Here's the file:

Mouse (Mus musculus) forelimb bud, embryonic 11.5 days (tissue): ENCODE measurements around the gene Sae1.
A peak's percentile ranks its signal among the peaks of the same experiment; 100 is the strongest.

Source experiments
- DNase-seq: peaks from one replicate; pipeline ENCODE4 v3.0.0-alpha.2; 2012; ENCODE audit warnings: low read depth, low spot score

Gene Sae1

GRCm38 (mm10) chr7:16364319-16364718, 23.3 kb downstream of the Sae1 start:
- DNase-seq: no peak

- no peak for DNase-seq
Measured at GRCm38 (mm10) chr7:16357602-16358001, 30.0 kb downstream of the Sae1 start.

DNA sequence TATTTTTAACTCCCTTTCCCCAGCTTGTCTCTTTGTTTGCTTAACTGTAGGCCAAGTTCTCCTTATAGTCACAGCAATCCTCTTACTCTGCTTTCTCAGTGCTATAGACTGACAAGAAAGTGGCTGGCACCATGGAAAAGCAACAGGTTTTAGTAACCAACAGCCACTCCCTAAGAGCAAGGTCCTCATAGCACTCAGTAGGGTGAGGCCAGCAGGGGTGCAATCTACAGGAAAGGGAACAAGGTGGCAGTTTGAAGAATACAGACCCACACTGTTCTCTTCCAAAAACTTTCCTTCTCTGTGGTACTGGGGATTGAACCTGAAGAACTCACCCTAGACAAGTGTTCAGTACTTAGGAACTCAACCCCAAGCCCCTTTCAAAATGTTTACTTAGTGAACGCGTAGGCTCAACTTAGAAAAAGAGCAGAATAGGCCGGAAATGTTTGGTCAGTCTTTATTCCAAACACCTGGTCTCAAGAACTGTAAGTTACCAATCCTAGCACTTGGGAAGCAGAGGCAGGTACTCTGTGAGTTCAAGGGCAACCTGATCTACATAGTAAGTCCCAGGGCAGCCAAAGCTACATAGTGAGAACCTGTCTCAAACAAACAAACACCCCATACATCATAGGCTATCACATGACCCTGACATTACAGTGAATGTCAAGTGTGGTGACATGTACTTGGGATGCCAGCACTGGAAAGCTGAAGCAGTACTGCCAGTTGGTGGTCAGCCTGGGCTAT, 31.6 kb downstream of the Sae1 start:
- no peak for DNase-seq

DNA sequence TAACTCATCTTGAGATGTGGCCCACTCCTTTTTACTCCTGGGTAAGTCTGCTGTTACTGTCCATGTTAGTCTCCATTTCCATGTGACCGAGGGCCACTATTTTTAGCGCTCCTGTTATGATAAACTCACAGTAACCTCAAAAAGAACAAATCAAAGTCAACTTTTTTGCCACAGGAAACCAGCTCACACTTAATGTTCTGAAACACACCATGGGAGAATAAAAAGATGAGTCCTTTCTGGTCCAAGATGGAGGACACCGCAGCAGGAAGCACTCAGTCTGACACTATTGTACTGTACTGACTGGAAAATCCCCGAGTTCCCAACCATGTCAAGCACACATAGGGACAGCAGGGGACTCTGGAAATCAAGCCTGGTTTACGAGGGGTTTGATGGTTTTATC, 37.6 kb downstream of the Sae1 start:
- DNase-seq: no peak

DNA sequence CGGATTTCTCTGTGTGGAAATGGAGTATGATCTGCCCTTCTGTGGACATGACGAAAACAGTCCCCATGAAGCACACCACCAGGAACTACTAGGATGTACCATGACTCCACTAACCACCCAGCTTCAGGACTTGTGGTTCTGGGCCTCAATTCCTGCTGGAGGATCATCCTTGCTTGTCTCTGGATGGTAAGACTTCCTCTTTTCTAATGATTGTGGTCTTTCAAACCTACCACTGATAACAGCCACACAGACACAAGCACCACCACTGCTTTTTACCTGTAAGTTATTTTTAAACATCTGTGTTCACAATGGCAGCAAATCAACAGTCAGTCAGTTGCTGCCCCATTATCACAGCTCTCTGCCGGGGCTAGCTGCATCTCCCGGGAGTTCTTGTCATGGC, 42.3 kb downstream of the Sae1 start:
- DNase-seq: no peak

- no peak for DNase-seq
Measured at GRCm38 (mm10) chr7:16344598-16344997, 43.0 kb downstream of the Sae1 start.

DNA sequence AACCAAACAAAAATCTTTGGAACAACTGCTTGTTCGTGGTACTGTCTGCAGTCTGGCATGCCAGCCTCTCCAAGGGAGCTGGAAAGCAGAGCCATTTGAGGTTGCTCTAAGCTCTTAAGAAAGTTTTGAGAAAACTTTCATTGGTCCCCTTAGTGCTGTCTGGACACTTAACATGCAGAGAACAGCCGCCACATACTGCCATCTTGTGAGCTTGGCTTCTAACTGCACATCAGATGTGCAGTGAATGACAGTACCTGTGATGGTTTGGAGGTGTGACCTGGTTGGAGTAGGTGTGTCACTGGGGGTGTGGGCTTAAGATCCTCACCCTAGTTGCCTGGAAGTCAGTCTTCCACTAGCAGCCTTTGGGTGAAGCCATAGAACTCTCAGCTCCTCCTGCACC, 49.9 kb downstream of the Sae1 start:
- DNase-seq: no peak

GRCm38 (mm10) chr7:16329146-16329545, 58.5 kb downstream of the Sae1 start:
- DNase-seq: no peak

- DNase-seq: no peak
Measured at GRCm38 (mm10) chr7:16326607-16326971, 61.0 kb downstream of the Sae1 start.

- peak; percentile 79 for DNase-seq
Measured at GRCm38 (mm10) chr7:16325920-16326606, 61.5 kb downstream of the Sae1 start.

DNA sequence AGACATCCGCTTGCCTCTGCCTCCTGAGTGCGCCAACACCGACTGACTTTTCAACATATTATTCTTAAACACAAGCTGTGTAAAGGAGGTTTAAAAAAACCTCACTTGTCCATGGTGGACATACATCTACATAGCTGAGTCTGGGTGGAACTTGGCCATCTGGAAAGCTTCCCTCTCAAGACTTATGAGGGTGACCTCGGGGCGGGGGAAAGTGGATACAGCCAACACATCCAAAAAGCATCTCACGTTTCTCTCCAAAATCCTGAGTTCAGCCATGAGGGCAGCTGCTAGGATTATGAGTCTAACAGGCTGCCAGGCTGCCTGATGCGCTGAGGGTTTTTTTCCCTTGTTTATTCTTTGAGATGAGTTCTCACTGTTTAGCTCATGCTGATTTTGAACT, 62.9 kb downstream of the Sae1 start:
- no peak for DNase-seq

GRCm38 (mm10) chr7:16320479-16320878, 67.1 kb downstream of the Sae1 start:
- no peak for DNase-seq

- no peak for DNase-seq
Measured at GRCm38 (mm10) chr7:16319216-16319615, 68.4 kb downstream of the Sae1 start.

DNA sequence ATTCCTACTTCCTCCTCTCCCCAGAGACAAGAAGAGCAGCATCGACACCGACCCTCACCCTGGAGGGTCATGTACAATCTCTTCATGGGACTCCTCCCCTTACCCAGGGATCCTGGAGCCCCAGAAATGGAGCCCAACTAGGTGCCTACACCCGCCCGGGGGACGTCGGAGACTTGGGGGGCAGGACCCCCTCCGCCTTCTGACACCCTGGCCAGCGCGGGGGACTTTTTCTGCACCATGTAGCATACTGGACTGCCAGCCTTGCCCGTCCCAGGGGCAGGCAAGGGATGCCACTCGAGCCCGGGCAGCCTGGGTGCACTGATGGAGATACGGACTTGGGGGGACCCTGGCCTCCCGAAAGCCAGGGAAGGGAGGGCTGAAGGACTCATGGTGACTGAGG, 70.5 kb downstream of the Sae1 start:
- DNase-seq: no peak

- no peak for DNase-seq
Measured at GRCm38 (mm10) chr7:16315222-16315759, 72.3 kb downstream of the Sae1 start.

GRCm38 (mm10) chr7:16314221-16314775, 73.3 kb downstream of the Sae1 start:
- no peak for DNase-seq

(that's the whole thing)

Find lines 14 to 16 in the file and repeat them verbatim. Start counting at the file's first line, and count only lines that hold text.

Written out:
DNA sequence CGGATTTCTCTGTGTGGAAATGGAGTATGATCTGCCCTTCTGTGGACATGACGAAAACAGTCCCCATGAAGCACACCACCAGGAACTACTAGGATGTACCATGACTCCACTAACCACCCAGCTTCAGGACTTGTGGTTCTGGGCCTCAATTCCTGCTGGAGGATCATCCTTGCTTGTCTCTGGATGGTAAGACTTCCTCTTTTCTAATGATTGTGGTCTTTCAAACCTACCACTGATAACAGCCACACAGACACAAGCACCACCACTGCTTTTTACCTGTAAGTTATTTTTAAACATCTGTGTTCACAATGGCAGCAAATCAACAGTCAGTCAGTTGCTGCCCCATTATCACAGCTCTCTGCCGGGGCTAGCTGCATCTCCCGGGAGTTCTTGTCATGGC, 42.3 kb downstream of the Sae1 start:
- DNase-seq: no peak

- no peak for DNase-seq